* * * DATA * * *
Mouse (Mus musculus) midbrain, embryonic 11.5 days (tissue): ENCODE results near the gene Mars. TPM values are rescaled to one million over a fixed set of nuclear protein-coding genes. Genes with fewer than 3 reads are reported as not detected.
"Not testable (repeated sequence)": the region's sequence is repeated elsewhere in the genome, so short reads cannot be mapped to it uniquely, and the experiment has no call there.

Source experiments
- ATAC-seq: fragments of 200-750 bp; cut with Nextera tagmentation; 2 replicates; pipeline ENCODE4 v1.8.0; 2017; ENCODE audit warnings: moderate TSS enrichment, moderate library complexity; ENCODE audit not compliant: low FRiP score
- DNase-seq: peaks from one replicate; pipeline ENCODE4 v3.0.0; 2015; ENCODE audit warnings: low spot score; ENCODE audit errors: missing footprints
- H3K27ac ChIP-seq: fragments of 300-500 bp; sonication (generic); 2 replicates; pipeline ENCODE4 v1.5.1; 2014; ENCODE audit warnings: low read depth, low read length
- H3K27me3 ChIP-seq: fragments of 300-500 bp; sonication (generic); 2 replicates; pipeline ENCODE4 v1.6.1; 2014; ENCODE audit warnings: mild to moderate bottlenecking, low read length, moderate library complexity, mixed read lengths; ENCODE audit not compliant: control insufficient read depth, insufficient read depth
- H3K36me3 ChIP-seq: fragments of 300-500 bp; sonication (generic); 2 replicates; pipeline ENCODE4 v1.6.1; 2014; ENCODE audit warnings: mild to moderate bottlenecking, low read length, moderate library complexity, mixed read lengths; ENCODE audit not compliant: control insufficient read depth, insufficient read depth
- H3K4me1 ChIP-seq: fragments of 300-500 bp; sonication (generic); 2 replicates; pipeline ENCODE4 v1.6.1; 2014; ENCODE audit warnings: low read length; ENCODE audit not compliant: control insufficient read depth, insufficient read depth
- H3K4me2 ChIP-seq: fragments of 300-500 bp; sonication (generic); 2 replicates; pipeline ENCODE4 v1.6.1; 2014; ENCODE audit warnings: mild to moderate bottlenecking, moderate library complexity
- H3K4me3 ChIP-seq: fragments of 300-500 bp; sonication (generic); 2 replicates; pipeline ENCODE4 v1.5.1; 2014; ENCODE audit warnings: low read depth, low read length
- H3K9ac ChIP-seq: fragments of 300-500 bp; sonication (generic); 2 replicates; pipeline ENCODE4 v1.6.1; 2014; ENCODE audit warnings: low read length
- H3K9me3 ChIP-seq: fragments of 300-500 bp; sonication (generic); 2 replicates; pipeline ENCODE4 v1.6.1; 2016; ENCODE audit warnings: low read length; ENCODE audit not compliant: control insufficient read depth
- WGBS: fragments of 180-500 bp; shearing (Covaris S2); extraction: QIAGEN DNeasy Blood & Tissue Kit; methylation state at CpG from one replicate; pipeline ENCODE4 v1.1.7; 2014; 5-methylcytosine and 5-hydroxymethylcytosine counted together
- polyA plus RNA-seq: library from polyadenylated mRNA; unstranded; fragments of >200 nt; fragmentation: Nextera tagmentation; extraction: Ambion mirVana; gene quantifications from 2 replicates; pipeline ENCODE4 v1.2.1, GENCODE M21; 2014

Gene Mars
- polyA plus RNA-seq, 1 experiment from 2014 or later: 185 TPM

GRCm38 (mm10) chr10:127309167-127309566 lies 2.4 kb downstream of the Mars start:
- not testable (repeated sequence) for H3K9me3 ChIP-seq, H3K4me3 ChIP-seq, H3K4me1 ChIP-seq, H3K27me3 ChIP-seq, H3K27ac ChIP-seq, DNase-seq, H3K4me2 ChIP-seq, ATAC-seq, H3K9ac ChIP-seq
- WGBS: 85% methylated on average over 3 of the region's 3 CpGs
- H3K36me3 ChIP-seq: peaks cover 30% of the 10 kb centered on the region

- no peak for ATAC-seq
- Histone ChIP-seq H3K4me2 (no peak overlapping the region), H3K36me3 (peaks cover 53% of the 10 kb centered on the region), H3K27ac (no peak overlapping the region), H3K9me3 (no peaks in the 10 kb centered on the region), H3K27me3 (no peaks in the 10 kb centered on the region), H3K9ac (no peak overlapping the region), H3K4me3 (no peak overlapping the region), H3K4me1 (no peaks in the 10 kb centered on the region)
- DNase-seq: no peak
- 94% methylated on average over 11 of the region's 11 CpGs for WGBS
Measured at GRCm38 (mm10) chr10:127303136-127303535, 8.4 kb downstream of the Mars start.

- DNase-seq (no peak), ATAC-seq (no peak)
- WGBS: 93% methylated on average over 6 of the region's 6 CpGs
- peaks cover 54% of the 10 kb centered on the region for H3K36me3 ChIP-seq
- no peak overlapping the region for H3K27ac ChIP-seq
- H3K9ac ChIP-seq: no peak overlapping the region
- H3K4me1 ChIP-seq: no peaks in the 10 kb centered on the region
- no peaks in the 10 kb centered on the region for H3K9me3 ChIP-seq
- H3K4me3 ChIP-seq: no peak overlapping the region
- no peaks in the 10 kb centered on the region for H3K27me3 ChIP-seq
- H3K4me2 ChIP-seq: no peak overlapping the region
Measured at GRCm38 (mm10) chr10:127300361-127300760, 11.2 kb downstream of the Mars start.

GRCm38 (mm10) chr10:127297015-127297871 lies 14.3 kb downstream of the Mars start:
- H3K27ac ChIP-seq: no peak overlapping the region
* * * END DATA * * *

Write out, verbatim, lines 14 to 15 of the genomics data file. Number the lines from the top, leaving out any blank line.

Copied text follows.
- WGBS: fragments of 180-500 bp; shearing (Covaris S2); extraction: QIAGEN DNeasy Blood & Tissue Kit; methylation state at CpG from one replicate; pipeline ENCODE4 v1.1.7; 2014; 5-methylcytosine and 5-hydroxymethylcytosine counted together
- polyA plus RNA-seq: library from polyadenylated mRNA; unstranded; fragments of >200 nt; fragmentation: Nextera tagmentation; extraction: Ambion mirVana; gene quantifications from 2 replicates; pipeline ENCODE4 v1.2.1, GENCODE M21; 2014